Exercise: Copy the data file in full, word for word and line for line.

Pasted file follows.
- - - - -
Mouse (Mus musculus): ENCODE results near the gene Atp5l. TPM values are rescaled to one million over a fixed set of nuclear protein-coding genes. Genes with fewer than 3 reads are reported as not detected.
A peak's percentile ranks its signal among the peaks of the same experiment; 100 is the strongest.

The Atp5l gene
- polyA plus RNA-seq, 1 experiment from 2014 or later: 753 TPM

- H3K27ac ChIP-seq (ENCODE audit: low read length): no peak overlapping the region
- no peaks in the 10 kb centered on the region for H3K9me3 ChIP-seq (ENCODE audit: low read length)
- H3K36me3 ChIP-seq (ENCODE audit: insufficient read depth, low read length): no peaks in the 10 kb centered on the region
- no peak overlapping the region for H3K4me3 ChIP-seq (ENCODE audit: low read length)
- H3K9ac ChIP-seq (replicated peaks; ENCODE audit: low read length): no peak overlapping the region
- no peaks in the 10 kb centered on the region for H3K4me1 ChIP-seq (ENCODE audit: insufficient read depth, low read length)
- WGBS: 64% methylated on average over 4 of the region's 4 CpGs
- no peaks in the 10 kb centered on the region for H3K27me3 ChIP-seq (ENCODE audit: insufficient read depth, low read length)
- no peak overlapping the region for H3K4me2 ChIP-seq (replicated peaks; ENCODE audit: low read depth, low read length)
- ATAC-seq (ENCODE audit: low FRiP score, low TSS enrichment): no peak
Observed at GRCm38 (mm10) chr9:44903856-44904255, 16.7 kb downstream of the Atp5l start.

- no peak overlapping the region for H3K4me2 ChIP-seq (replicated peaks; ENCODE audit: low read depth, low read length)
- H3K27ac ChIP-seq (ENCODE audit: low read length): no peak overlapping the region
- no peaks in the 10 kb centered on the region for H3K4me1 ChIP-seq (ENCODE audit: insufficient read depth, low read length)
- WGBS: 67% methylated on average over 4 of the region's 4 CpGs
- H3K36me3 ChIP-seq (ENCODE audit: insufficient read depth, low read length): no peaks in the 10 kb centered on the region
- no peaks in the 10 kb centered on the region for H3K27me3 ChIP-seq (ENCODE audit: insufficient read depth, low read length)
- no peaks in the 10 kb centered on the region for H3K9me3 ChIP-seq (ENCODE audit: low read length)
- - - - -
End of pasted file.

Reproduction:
Mouse (Mus musculus): ENCODE results near the gene Atp5l. TPM values are rescaled to one million over a fixed set of nuclear protein-coding genes. Genes with fewer than 3 reads are reported as not detected.
A peak's percentile ranks its signal among the peaks of the same experiment; 100 is the strongest.

The Atp5l gene
- polyA plus RNA-seq, 1 experiment from 2014 or later: 753 TPM

- H3K27ac ChIP-seq (ENCODE audit: low read length): no peak overlapping the region
- no peaks in the 10 kb centered on the region for H3K9me3 ChIP-seq (ENCODE audit: low read length)
- H3K36me3 ChIP-seq (ENCODE audit: insufficient read depth, low read length): no peaks in the 10 kb centered on the region
- no peak overlapping the region for H3K4me3 ChIP-seq (ENCODE audit: low read length)
- H3K9ac ChIP-seq (replicated peaks; ENCODE audit: low read length): no peak overlapping the region
- no peaks in the 10 kb centered on the region for H3K4me1 ChIP-seq (ENCODE audit: insufficient read depth, low read length)
- WGBS: 64% methylated on average over 4 of the region's 4 CpGs
- no peaks in the 10 kb centered on the region for H3K27me3 ChIP-seq (ENCODE audit: insufficient read depth, low read length)
- no peak overlapping the region for H3K4me2 ChIP-seq (replicated peaks; ENCODE audit: low read depth, low read length)
- ATAC-seq (ENCODE audit: low FRiP score, low TSS enrichment): no peak
Observed at GRCm38 (mm10) chr9:44903856-44904255, 16.7 kb downstream of the Atp5l start.

- no peak overlapping the region for H3K4me2 ChIP-seq (replicated peaks; ENCODE audit: low read depth, low read length)
- H3K27ac ChIP-seq (ENCODE audit: low read length): no peak overlapping the region
- no peaks in the 10 kb centered on the region for H3K4me1 ChIP-seq (ENCODE audit: insufficient read depth, low read length)
- WGBS: 67% methylated on average over 4 of the region's 4 CpGs
- H3K36me3 ChIP-seq (ENCODE audit: insufficient read depth, low read length): no peaks in the 10 kb centered on the region
- no peaks in the 10 kb centered on the region for H3K27me3 ChIP-seq (ENCODE audit: insufficient read depth, low read length)
- no peaks in the 10 kb centered on the region for H3K9me3 ChIP-seq (ENCODE audit: low read length)